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Adrian Frutiger

After Hans Ed. Meier (July 2014) and Hermann Zapf in July 2015 we say goodbye to the most influential type designer from the 20th/early 21st cent. Within seconds the sad news got around the world.

On 18 September, the day after Frutiger’s funeral, Erich Alb sent this:

Adrian Frutiger passed away in the nursing home at Bremgarten/Berne (Switzerland) in the night of 10 September 2015, age 87 and 3 month. He was in poor health for some years.

Only one year after Hans Ed. Meier (the second important type artist in Switzerland), we’re losing with Adrian Frutiger a humble person, a genius.

Adrian wished no condolence cards and no announcements in the newspaper, and also a burial with only some family members. They have (incl. myself) stuck to that.

Three days later, on Saturday afternoon, a diligent person wrote to SDA Swiss News Berne, that Adrian Frutiger has passed away that day (which was the wrong date). Followed by Boulevard online paper Blick, Facebook and Twitter the news went around the planet within seconds, against the wishes of Frutiger’s family.

On Thursday 17 September the ceremony was held in the cemetary of Bremgarten/Berne.

Today Friday I can send this announcement to all our members and friends of Adrian on every corner of the world, where his Alphabets are in use, partly since 60 years. They will be in use for longer than that period …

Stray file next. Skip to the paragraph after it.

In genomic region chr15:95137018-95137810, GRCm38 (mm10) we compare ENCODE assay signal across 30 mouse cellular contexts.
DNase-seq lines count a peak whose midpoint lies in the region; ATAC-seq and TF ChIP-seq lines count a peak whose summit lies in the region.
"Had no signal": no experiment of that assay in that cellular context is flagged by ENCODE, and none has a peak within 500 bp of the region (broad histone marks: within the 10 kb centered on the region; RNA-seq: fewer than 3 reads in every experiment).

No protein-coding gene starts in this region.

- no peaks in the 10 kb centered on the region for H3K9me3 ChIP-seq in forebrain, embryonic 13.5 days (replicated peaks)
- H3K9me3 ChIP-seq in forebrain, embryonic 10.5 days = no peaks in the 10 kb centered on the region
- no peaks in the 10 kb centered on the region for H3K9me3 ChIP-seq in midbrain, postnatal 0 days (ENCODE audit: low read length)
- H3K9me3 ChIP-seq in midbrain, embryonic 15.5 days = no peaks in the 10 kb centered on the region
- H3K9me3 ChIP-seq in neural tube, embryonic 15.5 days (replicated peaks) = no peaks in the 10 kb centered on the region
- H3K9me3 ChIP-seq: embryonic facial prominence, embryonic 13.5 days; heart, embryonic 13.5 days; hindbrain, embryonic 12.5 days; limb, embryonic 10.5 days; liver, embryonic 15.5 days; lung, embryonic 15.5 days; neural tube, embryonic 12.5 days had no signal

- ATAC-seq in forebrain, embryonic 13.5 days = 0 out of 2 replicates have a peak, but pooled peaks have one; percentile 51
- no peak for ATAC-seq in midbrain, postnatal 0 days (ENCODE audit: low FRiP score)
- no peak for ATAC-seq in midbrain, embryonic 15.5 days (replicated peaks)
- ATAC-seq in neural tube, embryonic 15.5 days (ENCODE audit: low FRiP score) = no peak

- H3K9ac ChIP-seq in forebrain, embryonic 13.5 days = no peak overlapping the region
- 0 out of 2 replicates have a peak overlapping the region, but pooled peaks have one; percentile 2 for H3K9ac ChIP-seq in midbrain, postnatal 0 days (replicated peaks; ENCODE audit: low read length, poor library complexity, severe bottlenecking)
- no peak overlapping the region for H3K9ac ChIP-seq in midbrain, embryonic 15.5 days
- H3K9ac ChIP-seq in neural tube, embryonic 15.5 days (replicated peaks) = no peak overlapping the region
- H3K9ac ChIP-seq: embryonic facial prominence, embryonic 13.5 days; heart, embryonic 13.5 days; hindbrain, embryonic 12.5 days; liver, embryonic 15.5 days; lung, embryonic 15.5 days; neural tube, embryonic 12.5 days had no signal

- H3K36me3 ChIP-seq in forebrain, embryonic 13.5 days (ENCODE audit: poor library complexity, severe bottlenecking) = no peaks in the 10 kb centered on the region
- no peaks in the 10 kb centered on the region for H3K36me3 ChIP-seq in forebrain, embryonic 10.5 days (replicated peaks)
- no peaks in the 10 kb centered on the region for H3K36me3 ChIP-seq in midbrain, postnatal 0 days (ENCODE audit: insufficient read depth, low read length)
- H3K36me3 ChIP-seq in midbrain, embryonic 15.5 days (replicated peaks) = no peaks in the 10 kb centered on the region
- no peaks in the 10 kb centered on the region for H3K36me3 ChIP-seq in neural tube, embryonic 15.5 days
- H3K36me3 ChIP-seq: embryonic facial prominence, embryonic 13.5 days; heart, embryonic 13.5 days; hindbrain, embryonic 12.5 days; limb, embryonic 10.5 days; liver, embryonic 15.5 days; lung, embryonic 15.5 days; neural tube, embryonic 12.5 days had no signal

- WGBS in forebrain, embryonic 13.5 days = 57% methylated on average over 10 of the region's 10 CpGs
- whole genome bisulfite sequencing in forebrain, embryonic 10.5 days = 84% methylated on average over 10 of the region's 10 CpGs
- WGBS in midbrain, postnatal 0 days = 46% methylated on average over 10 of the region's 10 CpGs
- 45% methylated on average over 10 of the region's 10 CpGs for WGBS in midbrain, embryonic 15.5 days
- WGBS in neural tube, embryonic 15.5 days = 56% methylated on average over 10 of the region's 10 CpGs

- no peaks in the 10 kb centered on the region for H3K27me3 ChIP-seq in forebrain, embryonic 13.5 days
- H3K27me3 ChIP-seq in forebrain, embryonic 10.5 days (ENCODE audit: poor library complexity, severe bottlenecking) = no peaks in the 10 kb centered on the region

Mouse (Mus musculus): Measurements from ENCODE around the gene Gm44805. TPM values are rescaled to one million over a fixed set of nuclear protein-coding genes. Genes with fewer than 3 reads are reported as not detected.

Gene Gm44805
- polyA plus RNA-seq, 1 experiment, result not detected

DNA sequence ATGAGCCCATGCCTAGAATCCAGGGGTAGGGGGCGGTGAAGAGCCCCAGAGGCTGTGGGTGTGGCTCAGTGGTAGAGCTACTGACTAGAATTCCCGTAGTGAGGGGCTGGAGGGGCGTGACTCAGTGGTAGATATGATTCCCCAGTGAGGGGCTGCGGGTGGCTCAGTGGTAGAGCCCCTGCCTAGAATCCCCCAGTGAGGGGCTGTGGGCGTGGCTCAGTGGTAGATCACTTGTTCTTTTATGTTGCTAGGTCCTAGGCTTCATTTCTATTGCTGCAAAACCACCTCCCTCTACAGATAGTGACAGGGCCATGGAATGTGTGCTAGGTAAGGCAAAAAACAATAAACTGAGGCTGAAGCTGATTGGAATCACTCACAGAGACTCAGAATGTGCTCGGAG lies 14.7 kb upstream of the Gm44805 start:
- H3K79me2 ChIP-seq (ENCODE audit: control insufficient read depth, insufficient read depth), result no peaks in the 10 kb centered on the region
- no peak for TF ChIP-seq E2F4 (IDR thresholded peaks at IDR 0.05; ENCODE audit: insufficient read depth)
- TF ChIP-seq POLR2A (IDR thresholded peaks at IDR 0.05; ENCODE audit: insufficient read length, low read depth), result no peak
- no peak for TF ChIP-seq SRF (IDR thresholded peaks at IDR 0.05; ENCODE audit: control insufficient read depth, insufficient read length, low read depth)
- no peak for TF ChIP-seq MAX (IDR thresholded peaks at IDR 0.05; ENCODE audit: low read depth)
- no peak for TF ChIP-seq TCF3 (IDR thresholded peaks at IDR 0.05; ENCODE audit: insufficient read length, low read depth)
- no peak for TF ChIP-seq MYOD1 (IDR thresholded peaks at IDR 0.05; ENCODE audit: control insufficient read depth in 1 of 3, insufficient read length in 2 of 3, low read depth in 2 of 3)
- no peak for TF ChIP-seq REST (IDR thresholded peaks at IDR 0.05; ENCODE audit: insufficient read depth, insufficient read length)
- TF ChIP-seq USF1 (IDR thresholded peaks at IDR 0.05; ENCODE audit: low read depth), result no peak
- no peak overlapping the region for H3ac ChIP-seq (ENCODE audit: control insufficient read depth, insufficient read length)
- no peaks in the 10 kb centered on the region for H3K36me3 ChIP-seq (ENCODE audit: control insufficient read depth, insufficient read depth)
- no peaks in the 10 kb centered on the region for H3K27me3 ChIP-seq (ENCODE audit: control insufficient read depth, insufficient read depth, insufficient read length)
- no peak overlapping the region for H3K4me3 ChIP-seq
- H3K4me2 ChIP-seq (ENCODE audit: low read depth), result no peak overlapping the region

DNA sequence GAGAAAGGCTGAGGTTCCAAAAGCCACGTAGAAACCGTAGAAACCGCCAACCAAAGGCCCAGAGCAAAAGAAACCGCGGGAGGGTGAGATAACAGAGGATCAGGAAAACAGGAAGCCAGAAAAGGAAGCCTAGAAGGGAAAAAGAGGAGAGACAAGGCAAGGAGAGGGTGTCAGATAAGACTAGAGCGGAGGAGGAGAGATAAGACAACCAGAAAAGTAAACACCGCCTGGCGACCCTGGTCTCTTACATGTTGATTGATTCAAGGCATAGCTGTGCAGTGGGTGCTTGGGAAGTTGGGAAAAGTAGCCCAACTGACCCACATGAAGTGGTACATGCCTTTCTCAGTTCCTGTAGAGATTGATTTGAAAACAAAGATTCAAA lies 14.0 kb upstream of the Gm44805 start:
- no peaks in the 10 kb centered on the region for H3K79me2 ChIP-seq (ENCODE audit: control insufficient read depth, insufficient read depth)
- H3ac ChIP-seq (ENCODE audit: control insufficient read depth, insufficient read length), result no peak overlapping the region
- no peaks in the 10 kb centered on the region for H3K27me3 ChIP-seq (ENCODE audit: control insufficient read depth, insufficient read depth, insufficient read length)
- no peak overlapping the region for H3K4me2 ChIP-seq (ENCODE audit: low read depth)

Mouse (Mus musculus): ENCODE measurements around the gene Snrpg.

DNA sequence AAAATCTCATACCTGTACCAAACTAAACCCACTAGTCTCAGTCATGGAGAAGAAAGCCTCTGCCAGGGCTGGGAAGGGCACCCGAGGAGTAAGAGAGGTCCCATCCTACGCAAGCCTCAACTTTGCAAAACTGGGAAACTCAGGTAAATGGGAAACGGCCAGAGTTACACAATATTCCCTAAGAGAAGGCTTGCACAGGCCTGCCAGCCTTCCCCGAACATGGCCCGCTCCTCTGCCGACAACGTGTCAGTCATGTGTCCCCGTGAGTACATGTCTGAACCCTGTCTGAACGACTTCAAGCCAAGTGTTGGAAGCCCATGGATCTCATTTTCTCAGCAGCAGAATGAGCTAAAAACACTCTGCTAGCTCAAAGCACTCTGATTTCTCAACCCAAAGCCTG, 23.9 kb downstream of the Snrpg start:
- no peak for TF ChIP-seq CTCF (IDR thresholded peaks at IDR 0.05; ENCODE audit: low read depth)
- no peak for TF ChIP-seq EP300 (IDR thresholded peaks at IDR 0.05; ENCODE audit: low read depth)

Adrian was my hero for 50 years. We worked together, we have been laughing and in tiers, we’ve had a marvellous time together. I have learned a great amount of him and passing over this know how as long as I can.

I will never forget Adrian, neither his wife Simone. Requiescat in pace!

Frank E. Blokland
Frank E. Blokland says:
Sep 23, 2015 07:17 AM

On 10 September 2015 Adrian Frutiger, one of the absolute giants of the type-design profession, passed away. I attended a couple of Frutiger’s talks in the course of time, starting around 1984/85 when he gave a presentation on his type designs in Amsterdam. I only talked with him once, in Basel at the ATypI conference in 1986. I showed him some of my first –analog– type designs (this was eight years after my first lesson from Gerrit Noordzij). I recall that despite the fact that he considered my work authentic, he was annoyed because I called myself a type designer. In his opinion one was a type designer after a *long* period of practicing and refining one’s hand, and acquiring knowledge and experience.

Adrian Frutiger was right, of course, and his remark made me realize that type and its designer has to mature. Although I was technically capable of releasing my type designs digitally towards the end of the 1980s I took my time until 1993, when I released DTL Documenta.

Frank E. Blokland